DDS has four artifacts that describe the work to be done:
- Item: An Item may take a variety of forms such as “user stories”, “experiments”, or “testable hypotheses” as popularized by XP and Lean. In data science, Items are typically questions that the team needs to answer or hypotheses to evaluate.
- Backlog: The Backlog is a prioritized list of Items (i.e., work to be prioritized).
- Item Breakdown Board: The Item Breakdown Board (IBB) is the place where each Item (in the Backlog) is broken down into tasks. Items on the backlog are broken down into their component tasks prior to being worked on by the team, and each Item has its own IBB. This work to create the IBB is done during backlog refinement. For each item, there should be at least one:
- Create task
- Observe task
- Analyze task
- Task Board: The Task Board is a visual representation of the Item(s) currently in progress. For work on an Item to be started (i.e., being worked on by the team), the tasks for that item are moved from the IBB to the Task Board. These tasks are displayed on the Task Board, typically in the ‘to do’ column. The Task Board has several additional columns (at a minimum, ‘to do’, ‘in progress’, ‘done’) and each task flows across the board, thus visually showing work being done within the team. The team strives to complete the tasks on the Task Board as soon as possible.
The current status of these items is always visually represented on the Task Board and the iteration is completed when all the tasks for that item are in the ‘done’ column. Note that the Product Owner must agree that the tasks in the ‘done’ column are actually done (a simple way to achieve this is to add another column ‘confirmed done’ to the task board). As with Kanban, to facilitate task throughput, each team defines a maximum number of tasks within a single column, which is known that column’s Work-In-Progress limit.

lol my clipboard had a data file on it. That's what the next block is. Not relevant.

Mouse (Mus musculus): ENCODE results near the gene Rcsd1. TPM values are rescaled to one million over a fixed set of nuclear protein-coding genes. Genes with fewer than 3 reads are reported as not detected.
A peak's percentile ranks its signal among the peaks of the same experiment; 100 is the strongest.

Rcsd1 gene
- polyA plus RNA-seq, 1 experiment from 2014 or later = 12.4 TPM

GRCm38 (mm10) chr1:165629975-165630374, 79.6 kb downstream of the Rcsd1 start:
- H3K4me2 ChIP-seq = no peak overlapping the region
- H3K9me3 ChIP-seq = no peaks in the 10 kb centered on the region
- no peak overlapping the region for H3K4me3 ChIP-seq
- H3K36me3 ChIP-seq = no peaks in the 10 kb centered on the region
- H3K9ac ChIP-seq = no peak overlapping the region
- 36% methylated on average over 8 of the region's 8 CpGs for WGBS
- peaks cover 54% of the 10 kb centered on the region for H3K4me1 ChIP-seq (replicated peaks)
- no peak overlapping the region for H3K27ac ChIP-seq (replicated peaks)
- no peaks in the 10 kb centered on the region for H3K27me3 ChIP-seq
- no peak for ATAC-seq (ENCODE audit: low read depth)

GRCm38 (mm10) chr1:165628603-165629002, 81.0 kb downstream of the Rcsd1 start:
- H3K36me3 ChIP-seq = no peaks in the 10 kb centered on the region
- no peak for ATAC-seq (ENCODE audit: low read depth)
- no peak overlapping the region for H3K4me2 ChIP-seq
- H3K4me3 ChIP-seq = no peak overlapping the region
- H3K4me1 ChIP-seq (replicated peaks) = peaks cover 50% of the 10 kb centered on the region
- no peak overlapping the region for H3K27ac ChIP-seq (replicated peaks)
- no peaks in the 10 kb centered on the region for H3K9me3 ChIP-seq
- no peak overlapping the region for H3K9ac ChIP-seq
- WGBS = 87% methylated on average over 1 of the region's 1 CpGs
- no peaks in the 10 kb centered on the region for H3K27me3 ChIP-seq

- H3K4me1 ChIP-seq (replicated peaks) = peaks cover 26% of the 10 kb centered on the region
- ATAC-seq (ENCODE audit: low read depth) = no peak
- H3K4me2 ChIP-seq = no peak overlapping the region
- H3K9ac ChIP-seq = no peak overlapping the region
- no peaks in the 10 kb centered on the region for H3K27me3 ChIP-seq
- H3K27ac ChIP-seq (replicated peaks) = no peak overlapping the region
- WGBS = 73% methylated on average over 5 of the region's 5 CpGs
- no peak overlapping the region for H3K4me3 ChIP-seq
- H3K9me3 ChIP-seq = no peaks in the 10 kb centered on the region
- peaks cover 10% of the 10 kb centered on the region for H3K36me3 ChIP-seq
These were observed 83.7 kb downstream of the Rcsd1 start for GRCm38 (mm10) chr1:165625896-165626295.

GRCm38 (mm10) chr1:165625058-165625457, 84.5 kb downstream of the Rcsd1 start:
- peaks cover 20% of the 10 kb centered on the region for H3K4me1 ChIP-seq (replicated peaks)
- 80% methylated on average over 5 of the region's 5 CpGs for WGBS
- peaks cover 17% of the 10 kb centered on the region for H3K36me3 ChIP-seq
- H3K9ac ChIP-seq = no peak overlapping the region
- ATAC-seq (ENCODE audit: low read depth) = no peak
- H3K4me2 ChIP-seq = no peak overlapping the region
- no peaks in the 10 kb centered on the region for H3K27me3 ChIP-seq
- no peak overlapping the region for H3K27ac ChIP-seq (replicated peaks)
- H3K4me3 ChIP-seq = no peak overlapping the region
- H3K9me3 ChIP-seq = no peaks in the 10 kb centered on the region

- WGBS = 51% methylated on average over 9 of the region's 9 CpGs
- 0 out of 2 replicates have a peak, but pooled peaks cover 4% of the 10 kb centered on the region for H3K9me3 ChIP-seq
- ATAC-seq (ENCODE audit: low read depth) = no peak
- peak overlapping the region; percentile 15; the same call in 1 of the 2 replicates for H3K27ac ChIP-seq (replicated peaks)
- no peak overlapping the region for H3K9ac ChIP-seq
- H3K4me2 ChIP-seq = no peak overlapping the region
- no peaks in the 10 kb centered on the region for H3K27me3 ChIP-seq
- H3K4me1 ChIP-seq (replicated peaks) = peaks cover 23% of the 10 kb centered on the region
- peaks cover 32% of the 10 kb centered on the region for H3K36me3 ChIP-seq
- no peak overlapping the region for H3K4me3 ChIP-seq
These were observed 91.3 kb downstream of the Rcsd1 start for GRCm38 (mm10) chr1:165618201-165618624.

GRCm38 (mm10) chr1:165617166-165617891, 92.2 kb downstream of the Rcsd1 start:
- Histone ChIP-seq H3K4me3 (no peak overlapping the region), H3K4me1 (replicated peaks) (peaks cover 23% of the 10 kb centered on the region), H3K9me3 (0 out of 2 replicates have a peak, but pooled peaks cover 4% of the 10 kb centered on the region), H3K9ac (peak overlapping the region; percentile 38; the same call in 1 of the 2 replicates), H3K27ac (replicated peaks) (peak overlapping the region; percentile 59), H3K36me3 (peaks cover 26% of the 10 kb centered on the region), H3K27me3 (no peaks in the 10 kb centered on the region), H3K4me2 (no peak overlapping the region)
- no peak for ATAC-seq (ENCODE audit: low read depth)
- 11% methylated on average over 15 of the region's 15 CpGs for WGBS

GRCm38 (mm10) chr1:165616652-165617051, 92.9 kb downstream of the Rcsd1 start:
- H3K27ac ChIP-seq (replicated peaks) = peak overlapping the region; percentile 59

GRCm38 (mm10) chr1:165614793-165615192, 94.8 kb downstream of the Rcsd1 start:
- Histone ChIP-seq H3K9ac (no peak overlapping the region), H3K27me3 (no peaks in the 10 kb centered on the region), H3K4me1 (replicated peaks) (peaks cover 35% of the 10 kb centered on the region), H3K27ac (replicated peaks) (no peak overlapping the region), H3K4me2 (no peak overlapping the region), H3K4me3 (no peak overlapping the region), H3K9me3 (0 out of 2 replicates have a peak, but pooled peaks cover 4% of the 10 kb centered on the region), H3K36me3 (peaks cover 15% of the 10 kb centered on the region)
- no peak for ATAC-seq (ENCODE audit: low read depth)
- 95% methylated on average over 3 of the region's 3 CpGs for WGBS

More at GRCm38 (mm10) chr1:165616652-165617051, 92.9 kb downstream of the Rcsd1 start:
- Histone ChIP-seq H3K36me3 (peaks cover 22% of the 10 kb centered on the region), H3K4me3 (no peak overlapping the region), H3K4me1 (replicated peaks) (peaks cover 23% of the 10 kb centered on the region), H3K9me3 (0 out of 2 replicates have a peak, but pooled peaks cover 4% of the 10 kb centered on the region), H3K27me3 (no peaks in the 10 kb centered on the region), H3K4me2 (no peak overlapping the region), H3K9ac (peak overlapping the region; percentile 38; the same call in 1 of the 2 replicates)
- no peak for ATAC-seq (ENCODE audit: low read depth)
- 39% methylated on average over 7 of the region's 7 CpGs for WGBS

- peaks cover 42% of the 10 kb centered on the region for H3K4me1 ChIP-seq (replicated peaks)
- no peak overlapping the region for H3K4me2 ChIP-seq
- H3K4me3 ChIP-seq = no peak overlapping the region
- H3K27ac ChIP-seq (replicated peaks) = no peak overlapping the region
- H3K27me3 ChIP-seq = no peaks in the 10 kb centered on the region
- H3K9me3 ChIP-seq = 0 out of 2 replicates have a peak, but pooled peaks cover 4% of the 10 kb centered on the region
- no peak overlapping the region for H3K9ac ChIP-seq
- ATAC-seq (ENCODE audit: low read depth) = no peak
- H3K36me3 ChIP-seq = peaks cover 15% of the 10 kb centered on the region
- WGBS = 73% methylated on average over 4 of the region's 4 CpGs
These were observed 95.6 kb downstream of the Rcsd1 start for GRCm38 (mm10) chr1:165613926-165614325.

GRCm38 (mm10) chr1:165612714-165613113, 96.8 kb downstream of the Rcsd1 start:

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DDS activities define the work to be done by the team. These activities are not time-boxed, but rather, are focused on defining and then executing iterations. Below is an explanation of these concepts:
- Backlog Refinement: In addition to the DDS Team working on one or more iterations, the team also spends time evaluating the Backlog Items so they can be prioritized. This evaluation includes:
- A relative estimate of the value of the Item when completed
- A relative estimate of the effort required to complete the Item
- A relative estimate of the probability of success to create the Item
As part of the refinement process, the team defines the relative unit of measures, decided upon by the team. This estimation could be a T-Shirt sized (large, medium, small) or a number representing an estimate of the relative value, effort and probability of success of the Items. Note that the effort estimation is used to help prioritize backlog items, but not define what is part of an iteration (e.g., if two items deliver the same value but one is deemed a “small” effort and one is a “large” effort, the team might select the smaller level of effort item).